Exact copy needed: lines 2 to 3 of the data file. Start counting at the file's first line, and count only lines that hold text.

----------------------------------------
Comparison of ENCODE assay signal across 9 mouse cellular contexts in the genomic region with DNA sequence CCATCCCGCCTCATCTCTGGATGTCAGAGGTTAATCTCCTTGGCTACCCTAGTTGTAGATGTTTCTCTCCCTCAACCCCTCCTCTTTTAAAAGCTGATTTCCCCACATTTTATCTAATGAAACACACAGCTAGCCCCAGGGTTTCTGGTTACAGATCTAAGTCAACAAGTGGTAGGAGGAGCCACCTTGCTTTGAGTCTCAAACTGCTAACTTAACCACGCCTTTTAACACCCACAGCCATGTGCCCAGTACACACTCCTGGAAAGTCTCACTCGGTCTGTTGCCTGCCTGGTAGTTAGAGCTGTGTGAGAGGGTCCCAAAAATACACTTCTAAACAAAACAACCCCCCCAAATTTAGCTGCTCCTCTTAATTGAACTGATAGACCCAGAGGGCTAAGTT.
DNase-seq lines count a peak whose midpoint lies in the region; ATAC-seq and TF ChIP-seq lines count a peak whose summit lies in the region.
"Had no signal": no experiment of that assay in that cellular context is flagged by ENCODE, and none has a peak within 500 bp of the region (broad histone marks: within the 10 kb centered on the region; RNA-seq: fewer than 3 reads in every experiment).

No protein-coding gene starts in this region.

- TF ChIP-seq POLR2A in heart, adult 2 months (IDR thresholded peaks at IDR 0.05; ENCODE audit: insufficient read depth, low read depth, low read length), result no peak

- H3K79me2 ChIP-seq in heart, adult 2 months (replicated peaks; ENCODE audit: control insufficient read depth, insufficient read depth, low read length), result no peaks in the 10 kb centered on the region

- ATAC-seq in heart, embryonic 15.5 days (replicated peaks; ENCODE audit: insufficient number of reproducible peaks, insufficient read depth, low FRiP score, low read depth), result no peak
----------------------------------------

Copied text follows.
DNase-seq lines count a peak whose midpoint lies in the region; ATAC-seq and TF ChIP-seq lines count a peak whose summit lies in the region.
"Had no signal": no experiment of that assay in that cellular context is flagged by ENCODE, and none has a peak within 500 bp of the region (broad histone marks: within the 10 kb centered on the region; RNA-seq: fewer than 3 reads in every experiment).